Blog Written by Russell Bedford (@alwaysred010)
Over recent years much has been said about the poor quality of the Italian league when it’s put next to its European counterparts of England, Spain and Germany. People have been quick to slate the quality of the football on show, the standard of stadiums and the lack of trophies won by Italian teams in European competition. What I feel they aren’t looking at though, is that it was the Italian game that led the way on most, if not of all, of these fronts.
When I first laid my eyes on anything remotely connected to calcio it was 1988, if I remember correctly, and it was a picture in the annual shoot featuring Ruud Gullit and Diego Maradona. I was awestruck. I didn’t feel it was possible to have two players of such high regard competing in my lifetime in the same competition, sure I was just 8 years old and hadn’t experienced much in world football, but these guys......in this one picture, they made me pay attention. The comment next to the photo had a brief mentioning of the players but focused on how ‘Italian football was the money laden league of world football where many millions of lira poured in’ and it was true.
No other league could really compete against force of nature that was Serie A. Teams were fielding world class players week in and week out. Trophies were being raised aloft almost every year by an Italian representative and the World Cup was being held there. What a way to showcase the beautiful stadiums of the top Italian clubs whilst also luring tourists to some of the world’s most fascinating cities! It was at the 1990 World Cup that I noticed fans in England had some considerable way to go in catching up with the Italians for showing true passion for the sport they love. Whilst English fans came across as the kind that just wanted to cause trouble, the Italians would ensure they were in the ground at the earliest opportunity so they could adorn their section of the ground with banners, flags and pictures that they hope would inspire their heros to victory. It showed a connection to the team that some nations were jealous of and some just ignored. The banners laced with poetic verse linking Vialli, Baggio, Maldini or Baresi to artists, composers or playwrights almost showed an arrogance but they were clever enough to show more intelligence than ego and therefore, I think true football fans away from our shores were being truly discovered for the first time.
When the small exodus of British players left the English league behind, Walker, Platt and Gazza, it helped encourage the British public to sit up and take note that there were other leagues outside of our shores. For years we had been told about Serie A and it’s qualities, but now we could see it for real. Players and teams that had been known of, yet barely seen, could now grace our screens each week and it was incredible. Partly due to this new exposure but also due to the more curious minds amongst football fans, the world of calcio was brought to the forefront of the football discussion and it was quickly becoming apparent that the game was a lifestyle on the peninsula rather than a hobby for a group of lads to get involved with. In the Italian media, newspapers were dedicated to sports with football being it’s main feature, TV shows on numerous channels gave extremely thorough kick by kick accounts of each game and discussion shows featured current and former pros voicing their opinions on every available aspect of the game. It didn’t just end there though, teams outside of the two main leagues in Italy were also given ample coverage.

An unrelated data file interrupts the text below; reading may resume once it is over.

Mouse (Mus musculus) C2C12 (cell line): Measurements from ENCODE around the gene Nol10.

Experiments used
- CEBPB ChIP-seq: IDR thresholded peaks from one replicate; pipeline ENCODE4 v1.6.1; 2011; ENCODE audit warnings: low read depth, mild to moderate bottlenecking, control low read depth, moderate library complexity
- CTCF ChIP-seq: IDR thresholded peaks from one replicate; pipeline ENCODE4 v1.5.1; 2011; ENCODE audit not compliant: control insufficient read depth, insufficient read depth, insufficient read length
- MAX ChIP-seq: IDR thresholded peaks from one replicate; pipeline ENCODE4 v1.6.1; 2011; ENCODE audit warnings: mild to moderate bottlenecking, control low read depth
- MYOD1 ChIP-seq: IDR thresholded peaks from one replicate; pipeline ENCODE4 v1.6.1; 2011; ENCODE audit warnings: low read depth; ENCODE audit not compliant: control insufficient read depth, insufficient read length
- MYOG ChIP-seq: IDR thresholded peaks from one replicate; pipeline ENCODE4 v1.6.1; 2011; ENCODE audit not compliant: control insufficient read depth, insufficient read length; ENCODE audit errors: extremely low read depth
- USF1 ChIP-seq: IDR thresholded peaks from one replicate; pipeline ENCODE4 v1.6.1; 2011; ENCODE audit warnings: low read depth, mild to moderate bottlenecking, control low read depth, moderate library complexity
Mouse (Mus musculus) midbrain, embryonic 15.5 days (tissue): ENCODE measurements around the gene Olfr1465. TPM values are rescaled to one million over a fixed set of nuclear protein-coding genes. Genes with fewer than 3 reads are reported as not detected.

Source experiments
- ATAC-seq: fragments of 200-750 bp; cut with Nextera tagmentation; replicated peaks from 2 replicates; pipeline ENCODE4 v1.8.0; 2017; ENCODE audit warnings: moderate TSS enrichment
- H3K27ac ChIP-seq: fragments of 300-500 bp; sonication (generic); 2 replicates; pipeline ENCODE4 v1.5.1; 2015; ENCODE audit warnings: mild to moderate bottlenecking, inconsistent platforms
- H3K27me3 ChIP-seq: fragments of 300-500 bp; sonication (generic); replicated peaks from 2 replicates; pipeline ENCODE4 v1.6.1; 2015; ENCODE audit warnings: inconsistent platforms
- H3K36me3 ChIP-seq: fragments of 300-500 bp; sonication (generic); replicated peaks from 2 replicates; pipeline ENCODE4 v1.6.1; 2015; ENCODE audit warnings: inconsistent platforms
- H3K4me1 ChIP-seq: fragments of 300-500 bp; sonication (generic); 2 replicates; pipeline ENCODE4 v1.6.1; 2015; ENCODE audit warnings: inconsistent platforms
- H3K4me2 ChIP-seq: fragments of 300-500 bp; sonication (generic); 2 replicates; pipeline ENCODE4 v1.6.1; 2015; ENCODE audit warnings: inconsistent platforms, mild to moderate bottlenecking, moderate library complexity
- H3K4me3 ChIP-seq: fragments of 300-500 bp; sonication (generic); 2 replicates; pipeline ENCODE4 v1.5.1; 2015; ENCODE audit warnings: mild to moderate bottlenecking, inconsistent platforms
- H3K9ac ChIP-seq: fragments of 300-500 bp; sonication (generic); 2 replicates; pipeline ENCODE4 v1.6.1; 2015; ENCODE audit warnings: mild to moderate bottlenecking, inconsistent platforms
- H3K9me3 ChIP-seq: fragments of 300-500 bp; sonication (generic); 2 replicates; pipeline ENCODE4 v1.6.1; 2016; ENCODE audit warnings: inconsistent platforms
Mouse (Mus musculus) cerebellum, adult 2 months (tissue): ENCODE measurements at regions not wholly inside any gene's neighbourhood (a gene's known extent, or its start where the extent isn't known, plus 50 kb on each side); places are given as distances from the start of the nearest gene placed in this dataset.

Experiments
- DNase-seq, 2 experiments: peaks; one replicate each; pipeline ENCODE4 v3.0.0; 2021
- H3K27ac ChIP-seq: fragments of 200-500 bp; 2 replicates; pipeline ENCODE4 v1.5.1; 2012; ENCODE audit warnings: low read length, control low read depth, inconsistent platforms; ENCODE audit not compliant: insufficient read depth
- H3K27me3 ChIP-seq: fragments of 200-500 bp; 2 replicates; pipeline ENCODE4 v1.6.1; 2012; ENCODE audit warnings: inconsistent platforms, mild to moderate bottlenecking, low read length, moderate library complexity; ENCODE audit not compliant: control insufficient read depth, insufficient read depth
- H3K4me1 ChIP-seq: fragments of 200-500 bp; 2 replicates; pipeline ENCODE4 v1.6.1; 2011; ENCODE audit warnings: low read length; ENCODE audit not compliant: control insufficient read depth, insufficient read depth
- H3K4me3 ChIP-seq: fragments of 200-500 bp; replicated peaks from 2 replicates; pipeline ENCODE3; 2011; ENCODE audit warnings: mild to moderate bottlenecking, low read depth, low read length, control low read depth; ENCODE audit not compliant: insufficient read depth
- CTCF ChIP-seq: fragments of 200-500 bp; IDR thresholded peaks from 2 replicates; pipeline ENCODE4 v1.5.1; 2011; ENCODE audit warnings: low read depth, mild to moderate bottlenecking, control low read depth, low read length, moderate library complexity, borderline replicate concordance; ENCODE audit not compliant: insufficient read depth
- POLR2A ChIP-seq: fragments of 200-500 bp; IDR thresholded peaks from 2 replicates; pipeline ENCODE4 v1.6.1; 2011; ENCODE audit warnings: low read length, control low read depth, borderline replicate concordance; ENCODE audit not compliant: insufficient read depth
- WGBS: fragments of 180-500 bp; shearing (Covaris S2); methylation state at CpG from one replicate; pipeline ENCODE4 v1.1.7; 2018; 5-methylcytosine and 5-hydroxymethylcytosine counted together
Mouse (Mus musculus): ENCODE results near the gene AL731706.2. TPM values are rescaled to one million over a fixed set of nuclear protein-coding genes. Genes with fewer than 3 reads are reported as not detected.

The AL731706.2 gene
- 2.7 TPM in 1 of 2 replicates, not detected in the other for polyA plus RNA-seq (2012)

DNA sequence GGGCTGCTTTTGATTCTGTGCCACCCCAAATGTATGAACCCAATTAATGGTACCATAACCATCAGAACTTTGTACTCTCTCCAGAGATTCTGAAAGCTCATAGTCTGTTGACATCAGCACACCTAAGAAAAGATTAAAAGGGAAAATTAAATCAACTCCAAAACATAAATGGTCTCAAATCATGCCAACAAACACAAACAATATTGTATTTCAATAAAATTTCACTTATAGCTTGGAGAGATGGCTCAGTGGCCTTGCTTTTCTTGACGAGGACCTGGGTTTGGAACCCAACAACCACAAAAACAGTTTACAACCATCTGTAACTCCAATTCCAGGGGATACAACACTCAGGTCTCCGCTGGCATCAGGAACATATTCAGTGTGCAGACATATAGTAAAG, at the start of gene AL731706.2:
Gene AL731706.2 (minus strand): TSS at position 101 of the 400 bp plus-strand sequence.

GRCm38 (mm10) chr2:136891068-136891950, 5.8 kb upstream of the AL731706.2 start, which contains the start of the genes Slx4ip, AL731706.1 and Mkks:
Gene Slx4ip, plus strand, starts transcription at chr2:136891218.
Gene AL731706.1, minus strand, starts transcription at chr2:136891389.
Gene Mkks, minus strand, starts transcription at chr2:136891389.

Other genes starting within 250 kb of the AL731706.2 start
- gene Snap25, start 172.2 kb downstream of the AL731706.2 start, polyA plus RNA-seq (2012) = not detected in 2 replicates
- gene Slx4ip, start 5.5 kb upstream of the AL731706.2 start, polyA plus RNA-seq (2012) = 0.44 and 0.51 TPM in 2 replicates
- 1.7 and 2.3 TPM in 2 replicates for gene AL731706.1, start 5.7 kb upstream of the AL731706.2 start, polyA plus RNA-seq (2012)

It wasn’t and still isn’t unusual for TV crews to be filming games of teams competing in the regional amateur leagues, complete with press conferences for managers and players before and after the match. Now, for someone like me that was sucked into the calcio world, lower league teams fascinated me as they were treated by their fans, the media and their opposition as being just as important as a Juventus, Milan or Napoli. Ultras roamed the grounds of the smallest clubs and supported them until death, never being swayed by the bigger teams who may have only played a few miles down the road. Fast forward to today and what do you see in the UK? Sky Sports dedicating hours and hours and hours to as much of the Premier League as they can, magazines for pretty much every club in the Premiership and stadiums that accommodate numbers normally reserved for national team stadiums. It all happened in Italy first though.
I guess, the main point I want to shift across to the readers mindset is that back in the 80’s and 90’s the Italian game was doing what the British game is doing now but without the crazy TV revenues, ludicrous wages and commercial grip that the Premiership has, for want of a better word, forced upon the world’s population. The affection and passion created by the Italian game is genuine and is passed through generations, complete with romantic traditions and stories of legacies, whilst many in the UK will confess their undying love for their chosen team, much of it has only been developed in the past 20 years due to the vast sums of money injected into the game by Rupert Murdoch and his cohorts. To give it another perspective, ask yourself how many people now walk around your town in Man City, Chelsea or Man Utd gear and compare it to before the money came in. Then, pick any Italian city and you could see a Genoa shirt alongside a Novese shirt, a Castel di Sangro scarf alongside a Lazio flag. The tradition counts for more than the money in Italy and for me that is why it will always be the best league in the world regardless of on the pitch success.